NASA Astrophysics Data System (ADS)

    Lora, M.; Camporese, M.; Salandin, P.

    2013-12-01

    Landslide triggering induced by high-intensity rainfall infiltration in hillslopes is a complex phenomenon that involves hydrological processes operating at different spatio-temporal scales. Empirical methods give rough information about landslide-prone areas, without investigating the theoretical framework needed to achieve an in-depth understanding of the involved physical processes. In this study, we tackle this issue through physical experiments developed in an artificial hillslope realized in the Department of Civil, Environmental and Architectural Engineering of the University of Padua. The structure consists of a reinforced concrete box containing a soil prism with the following maximum dimensions: 3.5 m high, 6 m long, and 2 m wide. In order to analyze and examine the triggered failure state, the experiments are carried out with intensive monitoring of pore water pressure and moisture content response. Subsurface monitoring instruments are installed at several locations and depths to measure downward infiltration and/or a rising groundwater table. We measure the unsaturated soil water pressure as well as positive pore pressures preceding failure in each experiments with six tensiometers. The volumetric water content is determined through six Time Domain Reflectometry probes. Two pressure transducers are located in observation wells to determine the position of the water table in time. Two stream gauges are positioned at the toeslope, for measuring both runoff and subsurface outflow. All data are collected and recorded by an acquisition data system from Campbell Scientific. The artificial hillslope is characterized by well-known and controlled conditions, which are designed to reproduce an ideal set-up susceptible to heavy rainfall landslide. The hydrologic forcing is generated by a rainfall simulator realized with nozzles from Sprying System and. specifically designed to produce a spatially uniform rainfall of intensity ranging from 50 to 150 mm/h. The aim of our experiments is to reproduce the instability trigger that occurs in saturated or partially unsaturated conditions depending on the specific characteristics of the soil and its initial conditions; the retention curve of fine sand and the initial porosity are taken into account to highlight the hydrological condition of the surface layer during the trigger occurrence. Through our experimental setup we can investigate the succession of phases and their magnitude that cause the landslide trigger, in order to understand the instability mechanism that heavy rainfall can induce in fine sandy hillslopes. Particular attention is given on the role of water pressure head, not only with respect to the violation of Coulomb failure within a sloping soil, but also with respect to the subsequent deformation that involves the upper hillslope layers. In particular, we report here on the characterization of the sandy terrain used in the experiments and the preliminary results, together with a first discussion of the observed data.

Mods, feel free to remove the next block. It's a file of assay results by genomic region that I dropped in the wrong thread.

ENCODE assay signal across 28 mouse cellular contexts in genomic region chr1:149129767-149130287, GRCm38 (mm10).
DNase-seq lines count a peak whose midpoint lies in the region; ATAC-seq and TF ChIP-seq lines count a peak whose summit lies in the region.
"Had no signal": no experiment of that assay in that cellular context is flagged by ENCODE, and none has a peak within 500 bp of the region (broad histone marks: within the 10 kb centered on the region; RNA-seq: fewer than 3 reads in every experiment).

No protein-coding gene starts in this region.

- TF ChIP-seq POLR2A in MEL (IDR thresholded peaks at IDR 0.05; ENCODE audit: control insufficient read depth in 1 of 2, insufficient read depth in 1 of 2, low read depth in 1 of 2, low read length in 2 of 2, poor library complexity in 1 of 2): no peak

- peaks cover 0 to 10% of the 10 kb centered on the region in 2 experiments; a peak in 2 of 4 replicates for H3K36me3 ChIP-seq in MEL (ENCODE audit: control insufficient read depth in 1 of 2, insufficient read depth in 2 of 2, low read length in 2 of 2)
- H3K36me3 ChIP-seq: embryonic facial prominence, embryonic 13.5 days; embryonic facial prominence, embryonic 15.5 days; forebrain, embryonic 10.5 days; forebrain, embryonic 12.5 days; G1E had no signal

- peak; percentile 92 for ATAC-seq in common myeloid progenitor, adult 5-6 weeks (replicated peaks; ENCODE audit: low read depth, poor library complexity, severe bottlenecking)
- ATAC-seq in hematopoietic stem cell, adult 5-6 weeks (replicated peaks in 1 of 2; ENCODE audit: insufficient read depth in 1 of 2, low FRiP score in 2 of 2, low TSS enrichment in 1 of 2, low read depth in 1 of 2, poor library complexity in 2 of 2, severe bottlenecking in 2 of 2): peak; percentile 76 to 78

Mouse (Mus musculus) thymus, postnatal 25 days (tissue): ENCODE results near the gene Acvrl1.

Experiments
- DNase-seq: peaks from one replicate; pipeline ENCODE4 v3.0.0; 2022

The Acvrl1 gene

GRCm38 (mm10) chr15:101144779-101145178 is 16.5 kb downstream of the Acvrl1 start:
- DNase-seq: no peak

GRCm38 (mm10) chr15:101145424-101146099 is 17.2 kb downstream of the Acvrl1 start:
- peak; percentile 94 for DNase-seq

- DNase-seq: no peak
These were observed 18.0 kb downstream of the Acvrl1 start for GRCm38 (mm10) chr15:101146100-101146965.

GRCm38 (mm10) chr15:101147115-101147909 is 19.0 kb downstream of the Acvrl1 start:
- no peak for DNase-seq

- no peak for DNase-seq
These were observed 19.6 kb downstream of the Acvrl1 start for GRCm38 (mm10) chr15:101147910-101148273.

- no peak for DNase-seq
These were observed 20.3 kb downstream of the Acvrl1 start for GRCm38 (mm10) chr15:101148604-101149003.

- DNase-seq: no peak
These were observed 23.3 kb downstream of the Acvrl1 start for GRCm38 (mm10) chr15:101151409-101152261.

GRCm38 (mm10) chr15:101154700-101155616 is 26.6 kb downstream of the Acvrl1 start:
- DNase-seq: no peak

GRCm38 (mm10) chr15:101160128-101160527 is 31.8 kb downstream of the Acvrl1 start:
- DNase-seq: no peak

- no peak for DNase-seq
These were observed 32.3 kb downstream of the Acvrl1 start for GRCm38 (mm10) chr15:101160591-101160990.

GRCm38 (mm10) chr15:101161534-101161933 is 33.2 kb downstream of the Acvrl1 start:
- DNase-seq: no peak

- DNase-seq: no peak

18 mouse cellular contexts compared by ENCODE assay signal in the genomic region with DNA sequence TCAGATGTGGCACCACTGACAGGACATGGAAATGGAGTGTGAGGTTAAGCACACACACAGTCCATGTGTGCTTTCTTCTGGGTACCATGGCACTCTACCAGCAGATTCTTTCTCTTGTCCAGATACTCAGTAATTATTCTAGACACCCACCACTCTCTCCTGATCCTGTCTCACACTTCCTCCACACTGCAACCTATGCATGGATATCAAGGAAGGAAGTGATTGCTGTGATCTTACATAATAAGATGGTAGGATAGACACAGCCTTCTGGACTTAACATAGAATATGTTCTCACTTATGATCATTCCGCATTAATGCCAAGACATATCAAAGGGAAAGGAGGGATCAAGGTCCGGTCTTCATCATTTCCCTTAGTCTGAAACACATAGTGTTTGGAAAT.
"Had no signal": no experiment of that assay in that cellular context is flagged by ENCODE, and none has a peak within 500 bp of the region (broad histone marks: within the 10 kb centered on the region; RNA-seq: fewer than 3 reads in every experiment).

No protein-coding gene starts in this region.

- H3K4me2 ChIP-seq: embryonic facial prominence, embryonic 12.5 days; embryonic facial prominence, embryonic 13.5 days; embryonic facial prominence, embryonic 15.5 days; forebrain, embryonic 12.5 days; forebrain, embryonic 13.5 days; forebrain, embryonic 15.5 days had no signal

3. Large Scale Computing and Storage Requirements for High Energy Physics

    SciTech Connect

    Gerber, Richard A.; Wasserman, Harvey

    2010-11-24

    The National Energy Research Scientific Computing Center (NERSC) is the leading scientific computing facility for the Department of Energy's Office of Science, providing high-performance computing (HPC) resources to more than 3,000 researchers working on about 400 projects. NERSC provides large-scale computing resources and, crucially, the support and expertise needed for scientists to make effective use of them. In November 2009, NERSC, DOE's Office of Advanced Scientific Computing Research (ASCR), and DOE's Office of High Energy Physics (HEP) held a workshop to characterize the HPC resources needed at NERSC to support HEP research through the next three to five years. The effort is part of NERSC's legacy of anticipating users needs and deploying resources to meet those demands. The workshop revealed several key points, in addition to achieving its goal of collecting and characterizing computing requirements. The chief findings: (1) Science teams need access to a significant increase in computational resources to meet their research goals; (2) Research teams need to be able to read, write, transfer, store online, archive, analyze, and share huge volumes of data; (3) Science teams need guidance and support to implement their codes on future architectures; and (4) Projects need predictable, rapid turnaround of their computational jobs to meet mission-critical time constraints. This report expands upon these key points and includes others. It also presents a number of case studies as representative of the research conducted within HEP. Workshop participants were asked to codify their requirements in this case study format, summarizing their science goals, methods of solution, current and three-to-five year computing requirements, and software and support needs. Participants were also asked to describe their strategy for computing in the highly parallel, multi-core environment that is expected to dominate HPC architectures over the next few years. The report includes a section that describes efforts already underway or planned at NERSC that address requirements collected at the workshop. NERSC has many initiatives in progress that address key workshop findings and are aligned with NERSC's strategic plans.